Get Smart About Credit
National ‘Get Smart About Credit Day’ is observed annually every third Thursday in October. This day was created to help guide the youth toward better credit habits. Being financially responsible is a crucial life skill, and it’s never too early to start learning. It’s important for younger generations to not only learn about positive credit habits, but positive financial management habits overall.
What is credit and how can it be established?
Credit is obtaining goods or services and paying for them at a later date under agreed upon terms. Common forms of credit include credit cards, mortgages, car loans, student loans, and utility services. In order to build credit, you have to use credit. A great way to start building credit is to open a credit card. Start with a credit card with a low balance and charge small purchases, such as your grocery bill, and pay it off at the end of the month. By making a small purchase and paying off your credit card at the end of the month, you’re building credit. You don’t want to carry over a balance from month to month because that forms a bad credit habit.
Rad More: Everything You Need To Know About Credit
What is a credit score?
A credit score is a number ranging from 300-850 that depicts a consumer’s credit-worthiness. The closer your score is to 850, the better your credit standing is. There are five factors that make up your credit score. These factors are broken down as such:
- Payment History: 35%
- Amount Owed: 30%
- Length of Credit: 15%
- Credit Mix: 10%
- New Credit: 10%
The lower your credit utilization, the better however, if you have to carry a balance, the ideal credit utilization ratio is below 10%. You can calculate your utilization by dividing the total amount of balances you carry on your credit cards and divide it by the total amount of credit available to you. Try not to have your credit utilization over 30% or your credit score will be negatively impacted. Not only do you want to keep your credit utilization low to help raise your credit score, but you may need to use your credit in a financial emergency such as an expensive car repair. By keeping your credit utilization rate low, you’re putting yourself in a safer financial position while building credit at the same time.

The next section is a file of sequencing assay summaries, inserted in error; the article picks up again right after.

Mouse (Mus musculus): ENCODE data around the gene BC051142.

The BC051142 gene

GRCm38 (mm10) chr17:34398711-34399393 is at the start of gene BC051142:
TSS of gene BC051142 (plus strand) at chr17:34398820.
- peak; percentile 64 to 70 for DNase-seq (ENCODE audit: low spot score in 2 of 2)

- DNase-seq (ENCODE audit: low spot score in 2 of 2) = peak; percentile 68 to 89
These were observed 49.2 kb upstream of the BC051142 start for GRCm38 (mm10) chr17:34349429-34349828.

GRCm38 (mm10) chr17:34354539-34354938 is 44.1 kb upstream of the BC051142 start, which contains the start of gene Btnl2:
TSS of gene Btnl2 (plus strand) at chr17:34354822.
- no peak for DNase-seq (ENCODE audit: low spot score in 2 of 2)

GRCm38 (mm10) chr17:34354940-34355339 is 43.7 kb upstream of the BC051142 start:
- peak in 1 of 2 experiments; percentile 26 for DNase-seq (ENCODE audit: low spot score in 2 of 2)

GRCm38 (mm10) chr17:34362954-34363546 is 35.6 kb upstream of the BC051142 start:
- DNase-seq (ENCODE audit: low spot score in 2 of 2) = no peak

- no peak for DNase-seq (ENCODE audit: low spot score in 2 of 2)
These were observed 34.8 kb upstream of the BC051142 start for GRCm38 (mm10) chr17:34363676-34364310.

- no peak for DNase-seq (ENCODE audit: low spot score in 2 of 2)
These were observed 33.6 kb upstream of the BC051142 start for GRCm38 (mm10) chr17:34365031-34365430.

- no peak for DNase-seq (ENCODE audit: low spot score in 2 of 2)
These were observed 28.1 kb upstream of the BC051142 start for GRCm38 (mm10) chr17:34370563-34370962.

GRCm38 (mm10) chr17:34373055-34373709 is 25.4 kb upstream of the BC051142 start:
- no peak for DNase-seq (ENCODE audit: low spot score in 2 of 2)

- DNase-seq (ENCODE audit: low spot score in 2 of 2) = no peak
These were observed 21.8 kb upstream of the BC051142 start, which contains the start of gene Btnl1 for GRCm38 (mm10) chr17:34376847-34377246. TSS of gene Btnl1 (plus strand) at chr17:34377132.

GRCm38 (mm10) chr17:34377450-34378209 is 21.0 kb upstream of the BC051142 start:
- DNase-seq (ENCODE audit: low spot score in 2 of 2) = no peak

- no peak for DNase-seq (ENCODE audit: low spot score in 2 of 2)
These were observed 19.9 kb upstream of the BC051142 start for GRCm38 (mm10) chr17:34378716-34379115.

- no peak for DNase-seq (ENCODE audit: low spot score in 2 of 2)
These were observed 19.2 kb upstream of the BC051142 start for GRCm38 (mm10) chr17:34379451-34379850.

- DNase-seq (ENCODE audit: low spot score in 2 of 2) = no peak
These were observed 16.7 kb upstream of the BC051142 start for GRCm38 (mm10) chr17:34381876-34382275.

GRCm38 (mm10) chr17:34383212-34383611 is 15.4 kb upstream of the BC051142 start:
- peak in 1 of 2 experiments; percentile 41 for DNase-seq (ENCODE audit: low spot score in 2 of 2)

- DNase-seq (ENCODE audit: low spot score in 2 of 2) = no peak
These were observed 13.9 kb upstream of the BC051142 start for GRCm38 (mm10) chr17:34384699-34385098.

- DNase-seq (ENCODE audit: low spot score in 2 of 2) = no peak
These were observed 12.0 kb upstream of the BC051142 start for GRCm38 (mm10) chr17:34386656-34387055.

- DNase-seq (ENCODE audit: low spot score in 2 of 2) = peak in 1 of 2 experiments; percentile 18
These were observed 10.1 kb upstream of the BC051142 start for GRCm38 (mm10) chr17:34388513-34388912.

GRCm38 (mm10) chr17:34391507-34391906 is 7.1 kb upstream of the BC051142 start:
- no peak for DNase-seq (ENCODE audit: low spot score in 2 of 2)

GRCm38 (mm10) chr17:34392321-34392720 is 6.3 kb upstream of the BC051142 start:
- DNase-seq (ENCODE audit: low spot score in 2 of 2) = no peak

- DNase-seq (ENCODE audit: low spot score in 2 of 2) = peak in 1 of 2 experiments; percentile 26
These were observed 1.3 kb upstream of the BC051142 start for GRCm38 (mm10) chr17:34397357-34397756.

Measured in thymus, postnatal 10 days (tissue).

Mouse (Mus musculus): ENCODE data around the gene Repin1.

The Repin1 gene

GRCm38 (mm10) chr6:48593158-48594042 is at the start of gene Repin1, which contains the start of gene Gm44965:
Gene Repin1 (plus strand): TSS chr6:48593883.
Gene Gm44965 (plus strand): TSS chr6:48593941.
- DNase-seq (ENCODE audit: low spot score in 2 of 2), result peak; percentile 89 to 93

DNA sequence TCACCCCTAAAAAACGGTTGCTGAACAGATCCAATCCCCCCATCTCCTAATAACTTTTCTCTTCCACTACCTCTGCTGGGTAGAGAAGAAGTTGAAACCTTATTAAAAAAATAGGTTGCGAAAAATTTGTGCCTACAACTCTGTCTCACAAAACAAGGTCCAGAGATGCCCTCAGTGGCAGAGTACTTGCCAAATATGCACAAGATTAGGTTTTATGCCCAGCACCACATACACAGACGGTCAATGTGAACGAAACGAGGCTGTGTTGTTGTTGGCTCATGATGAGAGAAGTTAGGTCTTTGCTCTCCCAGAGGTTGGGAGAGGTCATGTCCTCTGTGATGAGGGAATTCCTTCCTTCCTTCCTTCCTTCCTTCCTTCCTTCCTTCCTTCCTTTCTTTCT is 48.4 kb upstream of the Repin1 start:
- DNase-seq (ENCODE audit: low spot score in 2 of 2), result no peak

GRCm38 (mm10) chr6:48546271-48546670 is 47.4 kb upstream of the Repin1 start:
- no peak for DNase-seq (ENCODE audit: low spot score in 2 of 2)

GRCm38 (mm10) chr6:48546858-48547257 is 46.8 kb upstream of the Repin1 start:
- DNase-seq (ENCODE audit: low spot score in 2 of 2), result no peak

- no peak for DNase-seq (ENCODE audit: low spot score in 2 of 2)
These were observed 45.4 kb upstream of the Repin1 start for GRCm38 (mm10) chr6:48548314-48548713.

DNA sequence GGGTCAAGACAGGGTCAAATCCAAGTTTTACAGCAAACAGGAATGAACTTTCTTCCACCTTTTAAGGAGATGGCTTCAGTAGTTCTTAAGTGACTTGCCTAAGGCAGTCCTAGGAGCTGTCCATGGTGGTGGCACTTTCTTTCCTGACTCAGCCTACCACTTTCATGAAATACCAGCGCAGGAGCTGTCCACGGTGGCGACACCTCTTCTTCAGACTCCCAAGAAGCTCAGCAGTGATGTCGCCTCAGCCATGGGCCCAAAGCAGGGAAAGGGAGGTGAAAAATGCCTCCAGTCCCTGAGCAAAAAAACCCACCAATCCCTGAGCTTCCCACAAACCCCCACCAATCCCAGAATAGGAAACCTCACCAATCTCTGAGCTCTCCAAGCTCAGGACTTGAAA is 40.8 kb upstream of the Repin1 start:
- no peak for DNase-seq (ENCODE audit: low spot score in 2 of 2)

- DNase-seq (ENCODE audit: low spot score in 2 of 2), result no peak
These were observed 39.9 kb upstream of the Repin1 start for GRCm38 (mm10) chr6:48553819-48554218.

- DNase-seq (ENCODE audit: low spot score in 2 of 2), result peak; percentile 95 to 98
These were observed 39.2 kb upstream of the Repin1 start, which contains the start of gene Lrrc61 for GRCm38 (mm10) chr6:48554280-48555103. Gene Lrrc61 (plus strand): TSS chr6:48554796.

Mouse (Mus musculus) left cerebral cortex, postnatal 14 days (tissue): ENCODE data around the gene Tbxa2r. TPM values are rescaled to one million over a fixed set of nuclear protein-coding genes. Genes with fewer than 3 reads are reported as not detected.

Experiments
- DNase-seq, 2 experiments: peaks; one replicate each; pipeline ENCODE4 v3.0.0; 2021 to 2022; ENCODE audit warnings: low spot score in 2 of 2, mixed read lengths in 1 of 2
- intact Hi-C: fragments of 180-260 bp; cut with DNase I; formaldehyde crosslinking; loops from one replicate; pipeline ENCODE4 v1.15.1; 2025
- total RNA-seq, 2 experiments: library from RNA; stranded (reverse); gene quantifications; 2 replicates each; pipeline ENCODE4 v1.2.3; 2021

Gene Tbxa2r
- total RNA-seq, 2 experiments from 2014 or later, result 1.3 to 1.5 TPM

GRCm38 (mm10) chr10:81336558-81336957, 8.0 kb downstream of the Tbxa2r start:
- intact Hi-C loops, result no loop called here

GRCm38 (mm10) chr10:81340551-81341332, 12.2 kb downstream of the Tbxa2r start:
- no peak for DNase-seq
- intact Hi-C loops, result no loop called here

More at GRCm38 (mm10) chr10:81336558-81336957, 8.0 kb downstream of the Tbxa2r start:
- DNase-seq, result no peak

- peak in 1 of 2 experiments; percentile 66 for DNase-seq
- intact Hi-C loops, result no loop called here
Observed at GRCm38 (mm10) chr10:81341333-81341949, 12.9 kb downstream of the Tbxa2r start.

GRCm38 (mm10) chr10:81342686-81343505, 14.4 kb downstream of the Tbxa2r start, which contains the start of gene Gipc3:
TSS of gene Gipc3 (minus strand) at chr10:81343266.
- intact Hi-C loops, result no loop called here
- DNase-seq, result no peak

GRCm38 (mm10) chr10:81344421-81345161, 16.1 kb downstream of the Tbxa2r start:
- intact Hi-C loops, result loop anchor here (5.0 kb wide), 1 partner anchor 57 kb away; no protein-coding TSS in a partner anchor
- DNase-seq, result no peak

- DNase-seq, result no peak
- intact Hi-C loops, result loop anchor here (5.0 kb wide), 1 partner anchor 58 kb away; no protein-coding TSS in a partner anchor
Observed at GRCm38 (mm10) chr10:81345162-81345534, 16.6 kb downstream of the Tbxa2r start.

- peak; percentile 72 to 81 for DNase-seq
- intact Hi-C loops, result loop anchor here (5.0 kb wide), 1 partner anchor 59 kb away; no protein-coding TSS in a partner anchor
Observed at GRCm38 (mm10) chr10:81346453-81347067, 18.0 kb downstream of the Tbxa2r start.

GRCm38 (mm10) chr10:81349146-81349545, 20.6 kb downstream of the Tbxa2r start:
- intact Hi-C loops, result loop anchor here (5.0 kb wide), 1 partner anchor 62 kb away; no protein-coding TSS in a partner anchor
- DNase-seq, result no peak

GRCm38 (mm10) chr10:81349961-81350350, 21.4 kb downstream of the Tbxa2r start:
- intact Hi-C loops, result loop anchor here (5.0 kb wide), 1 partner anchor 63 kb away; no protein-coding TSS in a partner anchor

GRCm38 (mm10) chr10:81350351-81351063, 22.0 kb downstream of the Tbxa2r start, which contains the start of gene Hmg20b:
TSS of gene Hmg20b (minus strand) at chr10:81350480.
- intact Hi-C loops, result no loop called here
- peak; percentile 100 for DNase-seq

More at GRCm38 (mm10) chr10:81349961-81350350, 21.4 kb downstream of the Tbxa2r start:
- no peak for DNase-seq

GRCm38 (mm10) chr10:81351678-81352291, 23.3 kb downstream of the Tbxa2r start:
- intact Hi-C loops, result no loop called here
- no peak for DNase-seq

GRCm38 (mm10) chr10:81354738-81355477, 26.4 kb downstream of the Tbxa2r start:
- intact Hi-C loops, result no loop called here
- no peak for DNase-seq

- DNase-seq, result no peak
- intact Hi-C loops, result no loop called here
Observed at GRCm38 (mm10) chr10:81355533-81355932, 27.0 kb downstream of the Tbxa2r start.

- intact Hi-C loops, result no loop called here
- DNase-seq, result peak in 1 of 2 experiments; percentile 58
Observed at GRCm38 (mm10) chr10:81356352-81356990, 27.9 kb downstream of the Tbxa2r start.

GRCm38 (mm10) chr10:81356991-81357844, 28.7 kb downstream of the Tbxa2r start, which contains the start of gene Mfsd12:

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Where can I check my credit score?
There are multiple ways to check your credit score. You can check your credit score through any of the three credit bureaus: Experian, TransUnion, or Equifax. You can also check your credit score for free through FICO or VantageScore. Since there are various ways that credit scores are calculated, there’s a chance you’ll see a different number at each place you check it. This can be confusing. For example, FICO and VantageScore are two different models that calculate your score. Therefore, you might see a different number depending on which model is being used. All the information in your credit report is used to calculate your credit scores. Additionally your credit score is going to reflect the information that is in your credit report at the time you request your score. So, if something changed from the time you last checked your credit report, you might see a different number reflected.
Negative impacts on credit and how to improve your score
The biggest impact on your credit score is your payment history. A late payment can impact your credit score. If you miss an entire billing cycle, or if you don’t pay a creditor at all, that information will be reported and stay on your credit report for seven years from the original missed payment date.
If your credit score takes a turn for the worse, don’t panic, there are ways to improve your credit. The best way to improve your score is to know which factor, or factors, are impacting you negatively. When you check your credit score, you’ll receive a breakdown of risk factors that come with it. These risk factors will highlight where you’re struggling with your credit. If your payment history is the problem, commit yourself to paying your bills on time moving forward and reduce your debt as much as possible. Don’t actively make charges on a card you’re trying to pay down. You can learn about different debt payoff methods here.